No quick fixes for the economy
Earlier this month, it was announced the operations of Terra Nova Shoes would be relocated from Harbour Grace to Ontario. For decades, it was seen as a model of how a small manufacturer could help diversify a local economy. Today, not so much.
An $8 million, interest-free loan did very little to keep valuable jobs in the Conception Bay North area. However, it should be no surprise. In our history, economic development has meant governments bending over backwards to attract or keep large corporations. It is an “if we build it, they will come” mentality. But when it did not work out, it was taxpayer dollars that were lost and very little gained in return.
However, Canadian Federation of Independent Business (CFIB) members are clear that the practice of focusing on large firms is not the best way to develop the local economy. In a recent survey, 22 per cent of CFIB members said governments should attract large firms as a way to encourage economic development in the province.
Lending, or worse, giving millions of dollars of taxpayer money to multi-mil- lion dollar companies is not sound economic development; at the very least, it is not long-term, sustainable economic development. We must get away from the apparent view of governments that we need to bribe large corporations for economic development and diversification. They help, but it should not be the “be all and end all.”
According to 2013 Statistics Canada data, 45 per cent of the workforce in the province is employed by small- and medium-sized businesses (those with less than 500 employees). Compare this to 29 per cent by the public sector and 26 per cent by large business (those with greater than 500 employees). It’s obvious who the main job creators are in the province.
But businesses come and businesses go all the time. It is well-known that the survival rate of a new business is quite low. If a business reaches its second anniversary, it is considered to be successful, and even then there is no guarantee that it will reach its fifth anniversary.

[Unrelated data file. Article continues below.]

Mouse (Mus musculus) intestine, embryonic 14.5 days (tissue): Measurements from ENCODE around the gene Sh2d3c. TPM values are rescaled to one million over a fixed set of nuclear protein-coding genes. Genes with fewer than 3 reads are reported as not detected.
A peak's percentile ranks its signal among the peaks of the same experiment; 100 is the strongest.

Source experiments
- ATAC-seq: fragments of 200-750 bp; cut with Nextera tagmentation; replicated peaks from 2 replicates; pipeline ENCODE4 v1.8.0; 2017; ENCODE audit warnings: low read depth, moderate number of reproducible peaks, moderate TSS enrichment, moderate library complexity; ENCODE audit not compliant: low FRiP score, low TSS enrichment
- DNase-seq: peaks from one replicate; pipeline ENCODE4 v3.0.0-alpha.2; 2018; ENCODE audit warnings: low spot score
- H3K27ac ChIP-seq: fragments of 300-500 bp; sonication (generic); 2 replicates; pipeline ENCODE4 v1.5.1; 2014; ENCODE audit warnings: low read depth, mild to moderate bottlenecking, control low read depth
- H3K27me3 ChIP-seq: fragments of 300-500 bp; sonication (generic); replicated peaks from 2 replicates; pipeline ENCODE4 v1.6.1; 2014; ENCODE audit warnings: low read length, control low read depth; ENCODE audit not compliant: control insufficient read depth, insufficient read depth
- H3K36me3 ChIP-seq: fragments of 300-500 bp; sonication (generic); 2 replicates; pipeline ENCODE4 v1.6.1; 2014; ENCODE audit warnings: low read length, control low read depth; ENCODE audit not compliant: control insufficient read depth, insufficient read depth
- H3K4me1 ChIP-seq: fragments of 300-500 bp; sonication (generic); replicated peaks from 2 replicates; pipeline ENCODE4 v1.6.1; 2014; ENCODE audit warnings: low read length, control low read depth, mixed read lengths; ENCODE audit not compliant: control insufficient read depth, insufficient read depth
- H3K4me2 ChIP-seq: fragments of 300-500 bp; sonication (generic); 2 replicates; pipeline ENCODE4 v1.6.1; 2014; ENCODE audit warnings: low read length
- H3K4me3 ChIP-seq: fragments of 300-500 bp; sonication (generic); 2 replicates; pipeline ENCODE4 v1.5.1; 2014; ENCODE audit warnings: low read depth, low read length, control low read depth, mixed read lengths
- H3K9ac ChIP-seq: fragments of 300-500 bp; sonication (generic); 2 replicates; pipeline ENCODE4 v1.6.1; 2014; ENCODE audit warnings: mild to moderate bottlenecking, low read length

However, this does not deter anyone in this province who has an idea and the entrepreneurial spirit to be successful. Just go to a local farmers’ market this sum- mer for evidence. The challenge, however, is creating the right environment so people like vendors at the farmers’ markets can grow how they choose. After all, they’re the ones taking the risk and working hard to ensure they are successful.
Ultimately, it is the individual decisions of entrepreneurs to start or close a business that drives an economy. Governments may use taxpayers’ dollars to influence those decisions, but even then it may not be enough, as Terra Nova Shoes shows.
If governments are to have a role in economic development, it is to create the right environment. One that facilitates entrepreneurship and recognizes the risk and effort that is required to start and grow a business. This means adopting initiatives that are not targeted to one company or sector, but rather for the business community in general.
The best environment for business growth and economic development is a competitive tax system, an appropriate amount of rules and regulations, and the necessary infrastructure.
For example, the provincial government has made significant strides in recent years in making our tax system more competitive, but much more can be done, particularly by implementing meaningful reductions in workers’ compensation premiums. Further, almost a decade ago, the government committed to reduce the red tape associated with doing business in the province. There is now a growing need for a renewed commitment to red tape reduction. As well, small business owners are supportive of investments in infrastructure because they know that these will help them take advantage of business opportunities as they arise.
There are no quick fixes for an economy. Businesses need to be able succeed and fail on their own merit. However, this requires patience. Something our political leaders don’t seem to have when jobs are on the line.
Vaughn Hammond is the director of provinicial affairs (Newfoundland and Labrador) for the Canadian
Federation of Independent Business
Burton K. Janes lives in Bay Roberts. His column appears in The Compass every week. He can be reached at email@example.com